“The joint utilization of electricity network or power wheeling will provide easier access for consumers to get renewable energy supply with a competitive price. This could then foster the interest to develop existing renewable energy sources, and not depend on PLN as the off-taker. Renewable energy power wheeling could also increase the utilization rate of PLN’s energy network, providing a new source of income for the company,” said Fabby Tumiwa, the Executive Director of the Institute for Essential Services Reform.

Fabby views the power wheeling scheme as a consequence of Indonesia’s electricity system, with PLN monopolizing rights for transmission network control. Through the power wheeling scheme, electricity networks could be used communally and allow renewable energy Independent Power Producers (IPP) to sell directly to the consumers using transmission and distribution networks belonging to PLN. 

Fabby adds that the Ministry of Finance’s assessment of power oversupply as the main reason for repealing power wheeling is inaccurate. The oversupply is mostly dominated by fossil energy, hence hindering the clean energy mix target. Fabby also explained that the oversupply situation is predicted not to last long, and could end as soon as 2025, supported by the gradual increase of power demand post-pandemic.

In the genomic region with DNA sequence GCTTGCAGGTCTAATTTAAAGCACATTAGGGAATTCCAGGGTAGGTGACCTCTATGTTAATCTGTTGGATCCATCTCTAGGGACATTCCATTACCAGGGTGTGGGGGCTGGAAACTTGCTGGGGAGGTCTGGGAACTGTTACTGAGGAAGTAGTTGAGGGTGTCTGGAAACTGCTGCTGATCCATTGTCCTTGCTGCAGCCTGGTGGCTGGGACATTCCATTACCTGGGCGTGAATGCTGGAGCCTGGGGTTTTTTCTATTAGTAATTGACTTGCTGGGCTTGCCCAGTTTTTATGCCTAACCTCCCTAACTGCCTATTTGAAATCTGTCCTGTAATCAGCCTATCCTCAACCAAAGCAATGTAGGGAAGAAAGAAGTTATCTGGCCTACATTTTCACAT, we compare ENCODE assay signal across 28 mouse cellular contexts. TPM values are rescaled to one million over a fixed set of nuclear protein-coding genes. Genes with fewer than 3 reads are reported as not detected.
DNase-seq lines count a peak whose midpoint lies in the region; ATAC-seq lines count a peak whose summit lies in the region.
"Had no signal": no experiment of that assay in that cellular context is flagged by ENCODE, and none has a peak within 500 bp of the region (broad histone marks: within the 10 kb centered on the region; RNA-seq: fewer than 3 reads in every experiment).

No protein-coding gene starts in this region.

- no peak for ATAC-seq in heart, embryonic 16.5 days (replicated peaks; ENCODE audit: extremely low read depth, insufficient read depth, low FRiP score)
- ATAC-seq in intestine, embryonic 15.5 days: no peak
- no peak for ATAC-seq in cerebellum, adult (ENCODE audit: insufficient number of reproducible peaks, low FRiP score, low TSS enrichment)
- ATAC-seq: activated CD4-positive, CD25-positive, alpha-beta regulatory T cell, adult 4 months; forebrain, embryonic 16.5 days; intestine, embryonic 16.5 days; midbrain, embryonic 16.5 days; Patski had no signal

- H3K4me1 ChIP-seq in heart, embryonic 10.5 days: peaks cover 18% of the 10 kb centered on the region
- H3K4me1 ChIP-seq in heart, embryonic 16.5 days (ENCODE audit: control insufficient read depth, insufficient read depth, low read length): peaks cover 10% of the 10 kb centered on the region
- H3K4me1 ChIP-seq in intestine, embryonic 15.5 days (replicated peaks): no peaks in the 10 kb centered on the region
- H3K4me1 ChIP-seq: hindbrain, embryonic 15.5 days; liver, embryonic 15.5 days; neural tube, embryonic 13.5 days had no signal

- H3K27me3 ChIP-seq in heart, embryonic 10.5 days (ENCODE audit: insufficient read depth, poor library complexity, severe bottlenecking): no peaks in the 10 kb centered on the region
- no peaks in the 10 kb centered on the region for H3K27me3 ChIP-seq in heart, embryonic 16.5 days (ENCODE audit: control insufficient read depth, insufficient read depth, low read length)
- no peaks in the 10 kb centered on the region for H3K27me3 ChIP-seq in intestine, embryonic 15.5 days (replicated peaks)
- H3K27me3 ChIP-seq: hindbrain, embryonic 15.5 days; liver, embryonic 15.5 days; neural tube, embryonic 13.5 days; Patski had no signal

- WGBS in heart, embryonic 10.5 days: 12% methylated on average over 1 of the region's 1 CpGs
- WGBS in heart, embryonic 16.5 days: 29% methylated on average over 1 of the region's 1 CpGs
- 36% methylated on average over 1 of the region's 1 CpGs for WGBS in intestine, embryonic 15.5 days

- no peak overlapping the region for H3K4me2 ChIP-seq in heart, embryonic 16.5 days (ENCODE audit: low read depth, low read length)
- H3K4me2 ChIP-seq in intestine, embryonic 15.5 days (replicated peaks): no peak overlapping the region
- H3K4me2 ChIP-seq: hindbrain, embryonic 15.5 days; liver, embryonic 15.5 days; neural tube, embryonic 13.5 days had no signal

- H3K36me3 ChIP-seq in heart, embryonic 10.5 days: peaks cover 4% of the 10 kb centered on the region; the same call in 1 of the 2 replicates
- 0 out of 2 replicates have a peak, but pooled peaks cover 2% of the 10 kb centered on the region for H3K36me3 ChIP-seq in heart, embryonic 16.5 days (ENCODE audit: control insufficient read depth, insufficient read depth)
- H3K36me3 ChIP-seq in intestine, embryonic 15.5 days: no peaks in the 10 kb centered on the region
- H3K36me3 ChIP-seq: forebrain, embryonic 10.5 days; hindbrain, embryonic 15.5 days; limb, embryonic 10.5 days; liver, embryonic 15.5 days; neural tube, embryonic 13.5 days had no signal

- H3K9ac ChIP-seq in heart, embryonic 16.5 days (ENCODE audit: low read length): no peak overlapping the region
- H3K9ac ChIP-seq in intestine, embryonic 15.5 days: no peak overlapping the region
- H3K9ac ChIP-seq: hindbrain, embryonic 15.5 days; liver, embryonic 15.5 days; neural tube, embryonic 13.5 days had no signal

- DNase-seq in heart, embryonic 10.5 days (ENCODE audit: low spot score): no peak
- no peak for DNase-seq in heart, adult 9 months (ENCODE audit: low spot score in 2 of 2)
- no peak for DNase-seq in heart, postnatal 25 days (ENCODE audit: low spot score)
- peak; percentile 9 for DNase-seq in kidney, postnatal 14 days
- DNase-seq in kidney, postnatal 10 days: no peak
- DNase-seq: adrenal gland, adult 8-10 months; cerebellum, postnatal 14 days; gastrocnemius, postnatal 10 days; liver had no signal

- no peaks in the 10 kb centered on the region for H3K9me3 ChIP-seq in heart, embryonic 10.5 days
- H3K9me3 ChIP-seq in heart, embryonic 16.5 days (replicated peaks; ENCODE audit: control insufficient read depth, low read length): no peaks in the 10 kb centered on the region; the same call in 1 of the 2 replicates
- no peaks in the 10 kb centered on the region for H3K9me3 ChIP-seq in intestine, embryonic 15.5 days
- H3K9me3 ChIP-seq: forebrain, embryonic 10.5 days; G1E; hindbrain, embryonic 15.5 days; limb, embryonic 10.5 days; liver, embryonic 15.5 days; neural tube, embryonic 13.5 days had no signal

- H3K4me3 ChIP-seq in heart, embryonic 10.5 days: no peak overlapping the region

“EBET Bill, if passed, will be implemented for a long time and could even surpass the current oversupply situation. The government needs to push for renewable energy adoption quickly, especially if they plan to retire coal power plants by 2030. In the future, power wheeling could be one of the revenue sources for PLN, by leasing electric networks,” added Fabby.

Furthermore, Deon Arinaldo, Program Manager of Energy Transformation IESR, explains that it’s too premature to worry about the state and PLN’s loss if power wheeling is implemented. Deon added that if the power wheeling scheme is back in the EBET Bill, the law would still need to be expounded, and the points could then be used to manage the potential risks to PLN and the state.

“For example, in setting power wheeling tariffs, the government can manage the price based on comprehensive studies so it can balance between renewable energy development targets with the risk of decreasing electricity demand. On the other side, PLN could still also take part in the power wheeling scheme through its sub-holding generation company,” said Deon.***